The European Parliament this week approved a code of conduct aimed
at regulating the activities of the estimated 3,000 lobbyists operating
in Strasbourg and Brussels.
Passed on 13 May, the amendments to the parliament’s rules of procedure
adopt most of the proposals put forward by UK socialist MEP Glynn Ford
last year (PR Week, 26 July, 1996).
The code includes rules obliging MEPs to list their interests in a
members’ register and to declare any assistance given by lobbyists. It
bans the donation of free gifts to MEPs, although lobbyists can still
offer assistance in cash or in kind, such as funding a fact-finding
mission to another country.
In addition, the code obliges lobbyists to inform MEPs whom they
represent and bans them from trying to gain access to MEPs under false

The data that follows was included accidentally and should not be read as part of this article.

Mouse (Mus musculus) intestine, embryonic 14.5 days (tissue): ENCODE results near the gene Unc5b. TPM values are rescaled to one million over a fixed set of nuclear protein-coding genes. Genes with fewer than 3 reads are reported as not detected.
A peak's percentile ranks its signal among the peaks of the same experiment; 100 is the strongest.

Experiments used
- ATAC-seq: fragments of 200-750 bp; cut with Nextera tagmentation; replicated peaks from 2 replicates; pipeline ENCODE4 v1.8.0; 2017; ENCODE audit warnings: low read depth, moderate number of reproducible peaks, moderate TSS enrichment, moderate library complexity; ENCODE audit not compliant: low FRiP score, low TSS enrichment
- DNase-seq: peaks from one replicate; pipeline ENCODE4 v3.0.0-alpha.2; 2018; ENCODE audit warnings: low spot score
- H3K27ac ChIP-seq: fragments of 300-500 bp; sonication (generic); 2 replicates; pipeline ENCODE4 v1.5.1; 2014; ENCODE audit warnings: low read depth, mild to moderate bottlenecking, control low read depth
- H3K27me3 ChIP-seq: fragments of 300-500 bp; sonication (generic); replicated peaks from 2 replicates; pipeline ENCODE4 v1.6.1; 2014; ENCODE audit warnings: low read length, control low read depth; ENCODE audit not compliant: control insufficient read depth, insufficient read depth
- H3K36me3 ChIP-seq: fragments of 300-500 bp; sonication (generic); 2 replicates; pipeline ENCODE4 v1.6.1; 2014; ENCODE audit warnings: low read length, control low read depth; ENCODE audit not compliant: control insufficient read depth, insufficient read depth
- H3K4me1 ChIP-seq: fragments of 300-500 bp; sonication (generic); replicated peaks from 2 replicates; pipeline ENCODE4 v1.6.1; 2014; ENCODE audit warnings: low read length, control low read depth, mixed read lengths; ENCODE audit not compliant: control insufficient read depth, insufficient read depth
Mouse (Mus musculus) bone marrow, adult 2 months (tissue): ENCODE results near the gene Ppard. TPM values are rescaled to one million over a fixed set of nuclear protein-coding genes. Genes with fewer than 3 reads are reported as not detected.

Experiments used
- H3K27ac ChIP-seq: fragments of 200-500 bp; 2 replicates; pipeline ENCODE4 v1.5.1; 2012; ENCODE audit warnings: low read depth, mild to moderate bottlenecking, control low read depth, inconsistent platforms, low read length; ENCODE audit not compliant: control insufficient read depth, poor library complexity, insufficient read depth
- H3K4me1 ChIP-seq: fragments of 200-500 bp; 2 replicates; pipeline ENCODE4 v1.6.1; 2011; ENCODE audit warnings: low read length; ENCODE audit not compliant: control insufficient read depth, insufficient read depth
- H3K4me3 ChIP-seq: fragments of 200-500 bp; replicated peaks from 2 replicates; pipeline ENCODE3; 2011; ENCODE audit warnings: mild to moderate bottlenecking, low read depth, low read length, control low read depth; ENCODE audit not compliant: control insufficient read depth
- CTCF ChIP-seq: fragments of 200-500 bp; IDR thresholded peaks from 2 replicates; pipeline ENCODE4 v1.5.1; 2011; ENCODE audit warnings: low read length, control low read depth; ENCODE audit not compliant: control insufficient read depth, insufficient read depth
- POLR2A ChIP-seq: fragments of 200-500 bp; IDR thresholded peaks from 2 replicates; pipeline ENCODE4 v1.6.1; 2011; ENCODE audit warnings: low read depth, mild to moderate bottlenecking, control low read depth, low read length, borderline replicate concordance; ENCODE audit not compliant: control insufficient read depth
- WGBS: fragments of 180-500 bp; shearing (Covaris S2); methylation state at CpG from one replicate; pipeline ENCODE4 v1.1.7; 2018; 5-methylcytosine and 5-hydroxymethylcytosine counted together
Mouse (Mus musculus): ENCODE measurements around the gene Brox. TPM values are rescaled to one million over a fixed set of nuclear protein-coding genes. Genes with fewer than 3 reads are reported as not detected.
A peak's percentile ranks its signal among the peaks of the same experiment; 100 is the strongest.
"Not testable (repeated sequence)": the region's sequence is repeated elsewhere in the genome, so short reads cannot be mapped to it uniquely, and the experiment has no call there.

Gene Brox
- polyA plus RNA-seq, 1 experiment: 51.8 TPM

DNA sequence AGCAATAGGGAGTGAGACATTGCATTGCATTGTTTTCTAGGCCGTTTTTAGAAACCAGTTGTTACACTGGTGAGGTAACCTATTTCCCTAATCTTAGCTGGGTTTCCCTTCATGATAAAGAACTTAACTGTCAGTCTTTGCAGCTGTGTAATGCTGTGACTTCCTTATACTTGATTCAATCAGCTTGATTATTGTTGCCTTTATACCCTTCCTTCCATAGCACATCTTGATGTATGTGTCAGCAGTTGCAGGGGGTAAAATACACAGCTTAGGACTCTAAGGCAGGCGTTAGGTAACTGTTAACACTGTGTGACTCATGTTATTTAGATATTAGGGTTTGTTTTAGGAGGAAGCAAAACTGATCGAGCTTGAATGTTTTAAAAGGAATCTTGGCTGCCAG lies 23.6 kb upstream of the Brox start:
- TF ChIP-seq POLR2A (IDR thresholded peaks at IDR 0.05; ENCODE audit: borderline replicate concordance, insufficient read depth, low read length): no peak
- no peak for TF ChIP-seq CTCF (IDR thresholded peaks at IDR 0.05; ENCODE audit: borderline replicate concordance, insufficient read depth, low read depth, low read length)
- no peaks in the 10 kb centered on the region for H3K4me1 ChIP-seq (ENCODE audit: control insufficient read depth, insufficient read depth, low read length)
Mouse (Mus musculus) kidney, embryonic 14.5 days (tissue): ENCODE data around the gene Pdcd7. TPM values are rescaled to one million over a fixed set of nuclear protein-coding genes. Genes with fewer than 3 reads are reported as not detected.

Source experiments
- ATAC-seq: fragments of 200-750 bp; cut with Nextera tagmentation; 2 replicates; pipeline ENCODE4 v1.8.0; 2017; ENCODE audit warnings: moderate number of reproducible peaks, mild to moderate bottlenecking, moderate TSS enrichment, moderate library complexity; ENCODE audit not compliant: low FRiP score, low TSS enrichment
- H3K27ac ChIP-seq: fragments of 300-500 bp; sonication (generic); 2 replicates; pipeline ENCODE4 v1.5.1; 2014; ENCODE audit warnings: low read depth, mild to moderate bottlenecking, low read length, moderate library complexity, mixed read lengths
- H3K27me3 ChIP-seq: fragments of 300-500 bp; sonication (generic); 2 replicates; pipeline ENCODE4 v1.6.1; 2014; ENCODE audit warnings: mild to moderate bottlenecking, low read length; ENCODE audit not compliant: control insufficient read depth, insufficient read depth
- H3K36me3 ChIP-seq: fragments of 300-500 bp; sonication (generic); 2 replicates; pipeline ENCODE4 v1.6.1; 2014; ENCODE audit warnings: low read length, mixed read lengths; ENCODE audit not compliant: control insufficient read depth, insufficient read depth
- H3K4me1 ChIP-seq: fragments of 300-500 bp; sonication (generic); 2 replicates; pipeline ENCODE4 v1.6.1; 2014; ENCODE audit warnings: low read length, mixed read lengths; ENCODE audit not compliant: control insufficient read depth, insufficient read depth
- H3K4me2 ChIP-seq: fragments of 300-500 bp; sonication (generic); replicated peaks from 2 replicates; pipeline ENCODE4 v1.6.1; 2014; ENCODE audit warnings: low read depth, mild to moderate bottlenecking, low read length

It also prevents lobbyists from selling parliamentary documents and from
claiming to have an official relationship with the parliament.
New rules on the status of parliamentary assistants were shelved pending
a separate report later this year, while a proposal obliging lobbyists
to submit an annual report of their visits to and from the parliament
Lobbyists who breach the rules, which come into force on 28 May, will be
refused an entry pass to the parliament’s buildings.
Lobbyists have welcomed the new code. Cabinet Stewart managing director
Catherine Stewart, who is also a member of the newly-founded Society of
European Affairs Practitioners, said: ’Most of us comply with those kind
of rules anyway, but what we must make sure is that parliament makes the
register freely available.’
She added that SEAP would also request clarification over rules
governing the sale of documents, since the circulation of official
papers is part of a lobbyist’s everyday work.